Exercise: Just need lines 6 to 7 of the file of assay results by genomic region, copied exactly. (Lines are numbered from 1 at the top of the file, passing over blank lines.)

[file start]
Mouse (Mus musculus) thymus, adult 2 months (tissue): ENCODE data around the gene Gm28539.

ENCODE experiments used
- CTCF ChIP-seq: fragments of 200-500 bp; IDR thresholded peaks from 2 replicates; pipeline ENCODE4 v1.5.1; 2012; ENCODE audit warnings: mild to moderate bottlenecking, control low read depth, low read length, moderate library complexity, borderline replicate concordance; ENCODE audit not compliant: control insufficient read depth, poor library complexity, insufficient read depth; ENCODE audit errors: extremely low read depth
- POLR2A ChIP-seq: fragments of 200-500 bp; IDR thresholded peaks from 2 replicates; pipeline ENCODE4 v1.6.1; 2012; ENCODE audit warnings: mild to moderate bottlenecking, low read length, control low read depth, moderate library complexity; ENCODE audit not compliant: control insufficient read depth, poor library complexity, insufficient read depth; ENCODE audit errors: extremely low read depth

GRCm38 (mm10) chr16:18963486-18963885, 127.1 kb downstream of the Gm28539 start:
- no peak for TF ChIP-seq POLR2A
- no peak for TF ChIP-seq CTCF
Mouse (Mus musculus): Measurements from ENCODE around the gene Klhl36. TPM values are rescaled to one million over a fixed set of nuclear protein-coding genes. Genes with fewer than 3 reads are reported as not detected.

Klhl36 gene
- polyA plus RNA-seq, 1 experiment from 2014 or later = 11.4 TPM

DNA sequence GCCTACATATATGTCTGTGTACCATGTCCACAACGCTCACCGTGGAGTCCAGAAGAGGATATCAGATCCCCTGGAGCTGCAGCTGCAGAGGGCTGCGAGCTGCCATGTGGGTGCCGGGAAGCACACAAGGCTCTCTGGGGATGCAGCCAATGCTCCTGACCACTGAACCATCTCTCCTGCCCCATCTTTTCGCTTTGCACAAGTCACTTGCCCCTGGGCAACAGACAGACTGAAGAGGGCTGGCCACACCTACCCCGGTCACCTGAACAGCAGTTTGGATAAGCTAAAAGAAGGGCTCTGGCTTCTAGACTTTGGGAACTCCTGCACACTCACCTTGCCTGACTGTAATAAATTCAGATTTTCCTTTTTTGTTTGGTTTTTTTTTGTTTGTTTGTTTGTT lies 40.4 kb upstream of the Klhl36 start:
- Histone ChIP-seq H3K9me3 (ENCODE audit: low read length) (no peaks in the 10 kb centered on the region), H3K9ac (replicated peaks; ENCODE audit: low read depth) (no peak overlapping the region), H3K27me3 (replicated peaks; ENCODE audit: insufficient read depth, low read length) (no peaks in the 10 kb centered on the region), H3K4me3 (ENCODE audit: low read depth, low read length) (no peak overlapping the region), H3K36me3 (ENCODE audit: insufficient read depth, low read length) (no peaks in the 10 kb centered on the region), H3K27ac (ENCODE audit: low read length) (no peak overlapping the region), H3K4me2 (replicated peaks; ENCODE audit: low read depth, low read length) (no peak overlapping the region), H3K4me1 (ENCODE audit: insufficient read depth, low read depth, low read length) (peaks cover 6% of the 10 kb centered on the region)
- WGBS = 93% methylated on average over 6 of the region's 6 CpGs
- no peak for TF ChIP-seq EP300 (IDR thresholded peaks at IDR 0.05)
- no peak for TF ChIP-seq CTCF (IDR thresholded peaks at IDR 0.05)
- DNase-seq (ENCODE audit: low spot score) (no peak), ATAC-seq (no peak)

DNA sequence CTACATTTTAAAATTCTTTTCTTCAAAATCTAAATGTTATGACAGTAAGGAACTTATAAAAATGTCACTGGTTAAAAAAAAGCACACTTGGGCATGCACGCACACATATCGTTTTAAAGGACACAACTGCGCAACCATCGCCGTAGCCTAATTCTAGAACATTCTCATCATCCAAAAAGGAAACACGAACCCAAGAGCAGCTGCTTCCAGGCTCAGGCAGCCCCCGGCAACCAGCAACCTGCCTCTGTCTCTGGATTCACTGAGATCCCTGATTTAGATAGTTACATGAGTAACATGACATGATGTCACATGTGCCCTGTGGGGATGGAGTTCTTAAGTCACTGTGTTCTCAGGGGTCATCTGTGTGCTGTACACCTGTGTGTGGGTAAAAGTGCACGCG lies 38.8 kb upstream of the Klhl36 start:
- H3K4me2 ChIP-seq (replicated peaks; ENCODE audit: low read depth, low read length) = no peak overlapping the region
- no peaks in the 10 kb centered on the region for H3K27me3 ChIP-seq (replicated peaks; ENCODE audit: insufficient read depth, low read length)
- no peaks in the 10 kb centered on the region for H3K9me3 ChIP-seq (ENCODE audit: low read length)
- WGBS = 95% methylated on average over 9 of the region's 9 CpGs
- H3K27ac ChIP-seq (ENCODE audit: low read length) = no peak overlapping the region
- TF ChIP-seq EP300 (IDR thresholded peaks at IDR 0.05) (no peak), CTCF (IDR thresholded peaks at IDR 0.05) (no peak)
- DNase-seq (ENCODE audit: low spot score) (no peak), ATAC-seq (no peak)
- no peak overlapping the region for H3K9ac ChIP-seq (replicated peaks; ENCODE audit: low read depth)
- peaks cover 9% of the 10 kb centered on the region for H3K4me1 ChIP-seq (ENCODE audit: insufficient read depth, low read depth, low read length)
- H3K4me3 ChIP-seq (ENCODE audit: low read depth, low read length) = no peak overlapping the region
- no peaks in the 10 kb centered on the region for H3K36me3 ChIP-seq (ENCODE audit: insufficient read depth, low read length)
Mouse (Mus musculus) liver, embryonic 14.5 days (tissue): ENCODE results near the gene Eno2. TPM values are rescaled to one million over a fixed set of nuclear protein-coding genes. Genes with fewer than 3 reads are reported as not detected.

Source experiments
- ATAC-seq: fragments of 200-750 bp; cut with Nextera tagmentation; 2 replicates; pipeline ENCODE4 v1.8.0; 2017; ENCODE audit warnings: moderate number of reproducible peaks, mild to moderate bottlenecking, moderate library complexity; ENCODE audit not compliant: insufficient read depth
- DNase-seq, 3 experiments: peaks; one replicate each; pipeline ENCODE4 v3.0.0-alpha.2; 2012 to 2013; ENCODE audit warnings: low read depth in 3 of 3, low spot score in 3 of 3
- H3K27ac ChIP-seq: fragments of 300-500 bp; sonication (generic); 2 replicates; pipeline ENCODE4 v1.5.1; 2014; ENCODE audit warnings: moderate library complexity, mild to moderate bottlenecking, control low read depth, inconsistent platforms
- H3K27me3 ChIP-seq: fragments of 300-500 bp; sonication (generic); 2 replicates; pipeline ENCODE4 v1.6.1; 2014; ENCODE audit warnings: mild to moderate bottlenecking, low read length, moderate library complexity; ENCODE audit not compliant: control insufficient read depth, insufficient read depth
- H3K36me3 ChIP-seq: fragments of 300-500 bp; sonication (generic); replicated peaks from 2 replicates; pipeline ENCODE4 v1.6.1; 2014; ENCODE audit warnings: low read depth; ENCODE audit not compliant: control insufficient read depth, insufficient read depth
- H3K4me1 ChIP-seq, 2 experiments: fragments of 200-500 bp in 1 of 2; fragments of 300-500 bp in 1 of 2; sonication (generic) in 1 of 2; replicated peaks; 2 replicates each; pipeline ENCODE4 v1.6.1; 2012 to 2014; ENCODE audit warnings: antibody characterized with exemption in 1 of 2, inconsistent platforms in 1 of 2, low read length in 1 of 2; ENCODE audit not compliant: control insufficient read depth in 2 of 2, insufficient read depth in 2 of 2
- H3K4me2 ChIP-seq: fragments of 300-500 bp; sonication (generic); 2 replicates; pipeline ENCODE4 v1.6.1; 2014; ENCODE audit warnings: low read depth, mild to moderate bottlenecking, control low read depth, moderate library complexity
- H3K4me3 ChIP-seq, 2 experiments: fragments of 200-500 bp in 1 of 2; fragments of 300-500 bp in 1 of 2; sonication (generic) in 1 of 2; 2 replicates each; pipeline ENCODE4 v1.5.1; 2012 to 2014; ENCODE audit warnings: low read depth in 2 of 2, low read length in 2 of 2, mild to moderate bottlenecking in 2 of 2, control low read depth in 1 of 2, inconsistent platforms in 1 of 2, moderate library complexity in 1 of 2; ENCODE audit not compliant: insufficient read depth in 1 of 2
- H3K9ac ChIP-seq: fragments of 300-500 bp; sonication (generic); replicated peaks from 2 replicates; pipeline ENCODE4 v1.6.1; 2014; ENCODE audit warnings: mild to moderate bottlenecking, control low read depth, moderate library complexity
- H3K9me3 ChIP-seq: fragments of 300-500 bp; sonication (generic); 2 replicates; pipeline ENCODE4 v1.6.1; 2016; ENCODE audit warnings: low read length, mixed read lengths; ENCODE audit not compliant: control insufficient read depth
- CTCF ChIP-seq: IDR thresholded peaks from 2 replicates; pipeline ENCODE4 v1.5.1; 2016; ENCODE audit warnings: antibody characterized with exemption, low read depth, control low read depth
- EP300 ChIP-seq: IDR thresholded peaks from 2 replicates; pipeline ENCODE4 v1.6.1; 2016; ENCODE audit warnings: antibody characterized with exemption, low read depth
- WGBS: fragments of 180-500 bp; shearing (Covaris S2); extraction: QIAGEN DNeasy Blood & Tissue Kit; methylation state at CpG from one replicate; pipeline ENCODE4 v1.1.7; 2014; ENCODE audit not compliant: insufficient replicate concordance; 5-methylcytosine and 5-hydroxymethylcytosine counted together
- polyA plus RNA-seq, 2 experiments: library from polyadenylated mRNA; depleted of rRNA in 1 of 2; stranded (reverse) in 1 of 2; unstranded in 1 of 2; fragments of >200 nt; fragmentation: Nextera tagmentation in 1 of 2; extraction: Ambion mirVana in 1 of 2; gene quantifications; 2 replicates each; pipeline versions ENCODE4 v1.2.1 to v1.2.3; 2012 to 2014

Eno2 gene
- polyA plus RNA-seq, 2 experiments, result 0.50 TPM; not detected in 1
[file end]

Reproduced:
- no peak for TF ChIP-seq POLR2A
- no peak for TF ChIP-seq CTCF